Welcome Ronaldo!" The Iranians on Monday welcomed with pomp the Portuguese star of the Saudi team of Al Nassr who face the local club of Persepolis Tehran, a match made possible by the diplomatic rapprochement between Iran and Saudi Arabia. Smiling, Cristiano Ronaldo and his teammates were greeted by shouts of joy from dozens of Iranian fans as they left Imam Khomeini Airport by bus in the early afternoon.
Previously, "CR7", the nickname of the 38-year-old Portuguese international, was presented with a sumptuous Persian rug by the president of the Persepolis club. Large "Welcome" banners with portraits of Al-Nassr stars were hung on the bridges of major roads crossing the huge Iranian capital, unaccustomed to hosting international icons due to the country's diplomatic isolation. "It's very exciting!" enthuses Navid Borhanifar, a 28-year-old Cristiano Ronaldo fan. He said he hoped for "a beautiful match" between "the stars of Al-Nassr" and Persepolis, where "experienced players" play.
A meeting behind closed doors
Unfortunately, no fans will be able to attend Tuesday's match at the Azadi Stadium, the largest in the country with 90,000 seats. The fault is a sanction imposed by the Asian Confederation (AFC) after the publication in 2021 of a controversial post on the Instagram page of Persepolis. The match played behind closed doors will, however, be broadcast on television (21:30 local, 18:00 GMT). By kick-off, Al-Nassr's players will be placed under the safety of an "elite unit" of law enforcement, which specializes in presidential travel, according to sports site Varzesh 3. They were instructed to "prevent any contact between fans and players" of the Saudi team, he said.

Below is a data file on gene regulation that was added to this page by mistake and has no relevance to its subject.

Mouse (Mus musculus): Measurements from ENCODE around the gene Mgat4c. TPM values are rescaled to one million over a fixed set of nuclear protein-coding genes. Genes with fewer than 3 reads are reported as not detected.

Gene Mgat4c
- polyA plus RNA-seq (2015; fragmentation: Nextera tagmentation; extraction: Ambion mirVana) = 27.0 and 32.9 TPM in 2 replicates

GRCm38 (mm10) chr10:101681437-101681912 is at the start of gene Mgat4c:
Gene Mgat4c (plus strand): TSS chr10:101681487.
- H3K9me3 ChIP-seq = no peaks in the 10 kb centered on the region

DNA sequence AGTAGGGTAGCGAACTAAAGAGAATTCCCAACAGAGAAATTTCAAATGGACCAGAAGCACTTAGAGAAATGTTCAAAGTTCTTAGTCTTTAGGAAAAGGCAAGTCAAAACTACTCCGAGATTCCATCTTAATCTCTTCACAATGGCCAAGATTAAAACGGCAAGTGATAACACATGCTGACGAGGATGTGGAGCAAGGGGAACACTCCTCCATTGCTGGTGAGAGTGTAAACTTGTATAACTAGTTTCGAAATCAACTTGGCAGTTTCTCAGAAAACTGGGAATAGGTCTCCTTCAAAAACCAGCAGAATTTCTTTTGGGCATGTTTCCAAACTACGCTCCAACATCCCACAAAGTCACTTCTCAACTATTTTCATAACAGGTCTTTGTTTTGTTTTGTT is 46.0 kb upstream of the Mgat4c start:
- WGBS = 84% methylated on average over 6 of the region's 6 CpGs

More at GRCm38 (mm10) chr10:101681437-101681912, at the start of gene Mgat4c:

On the sporting front, the challenge is to start the Asian Champions League well, of which Saudi clubs are now favorites after having strengthened strongly during the summer. Al-Nassr recruited Senegalese Sadio Mané and Ivorian Séko Fofana. Al-Nassr will try to avenge their defeat to the Reds in the semi-finals of the competition in 2020. The most successful and popular club in Iran, Persepolis has twice been runners-up in the event in 2018 and 2020, while Al-Nassr won it in 1995.
A match with a strong diplomatic dimension
This match also has a diplomatic dimension since it opposes Saudi and Iranian clubs on opposing ground, and not on neutral ground as was the case for seven years. On Monday night, Al-Ittihad, another Saudi club, was due to host Iranian Sepahan in Riyadh. The AFC gave the green light in August, five months after the agreement to resume ties between the two Middle East heavyweights reached in March under the auspices of China. Sunni-majority Saudi Arabia and Shiite-majority Iran severed relations in 2016 after Saudi diplomatic missions were attacked by Islamic Republic protesters protesting Riyadh's execution of a Shiite cleric. The AFC then found an arrangement, described at the time as "very unfortunate", allowing teams from both countries to compete on neutral ground.